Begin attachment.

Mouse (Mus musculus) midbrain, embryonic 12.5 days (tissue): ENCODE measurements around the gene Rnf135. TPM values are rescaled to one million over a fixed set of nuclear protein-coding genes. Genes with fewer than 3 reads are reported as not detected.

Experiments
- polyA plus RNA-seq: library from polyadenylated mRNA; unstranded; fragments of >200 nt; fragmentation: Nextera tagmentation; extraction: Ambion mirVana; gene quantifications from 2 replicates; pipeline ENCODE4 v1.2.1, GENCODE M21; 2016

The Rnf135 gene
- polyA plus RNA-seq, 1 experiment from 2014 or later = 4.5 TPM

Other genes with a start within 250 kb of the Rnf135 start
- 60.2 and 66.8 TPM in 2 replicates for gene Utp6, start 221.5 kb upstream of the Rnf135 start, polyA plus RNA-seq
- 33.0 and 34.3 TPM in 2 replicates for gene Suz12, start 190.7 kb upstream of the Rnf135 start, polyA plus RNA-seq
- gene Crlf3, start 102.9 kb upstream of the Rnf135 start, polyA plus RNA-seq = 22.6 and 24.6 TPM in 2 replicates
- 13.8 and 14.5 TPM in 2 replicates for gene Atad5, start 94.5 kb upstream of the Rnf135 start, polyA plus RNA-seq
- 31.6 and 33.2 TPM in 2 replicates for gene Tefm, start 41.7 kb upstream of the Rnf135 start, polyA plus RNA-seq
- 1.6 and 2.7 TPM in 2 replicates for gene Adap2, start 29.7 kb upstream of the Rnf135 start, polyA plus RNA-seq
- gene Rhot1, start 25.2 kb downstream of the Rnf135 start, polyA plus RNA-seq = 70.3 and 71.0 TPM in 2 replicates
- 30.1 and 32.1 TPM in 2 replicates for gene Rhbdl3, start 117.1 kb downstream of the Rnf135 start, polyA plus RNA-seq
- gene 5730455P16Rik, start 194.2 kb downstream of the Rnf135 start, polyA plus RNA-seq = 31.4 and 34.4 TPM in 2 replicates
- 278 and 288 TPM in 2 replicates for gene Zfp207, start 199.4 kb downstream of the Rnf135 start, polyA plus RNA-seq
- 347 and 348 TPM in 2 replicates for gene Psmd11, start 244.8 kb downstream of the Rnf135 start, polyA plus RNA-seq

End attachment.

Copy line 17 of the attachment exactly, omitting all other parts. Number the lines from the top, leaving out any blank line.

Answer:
- 347 and 348 TPM in 2 replicates for gene Psmd11, start 244.8 kb downstream of the Rnf135 start, polyA plus RNA-seq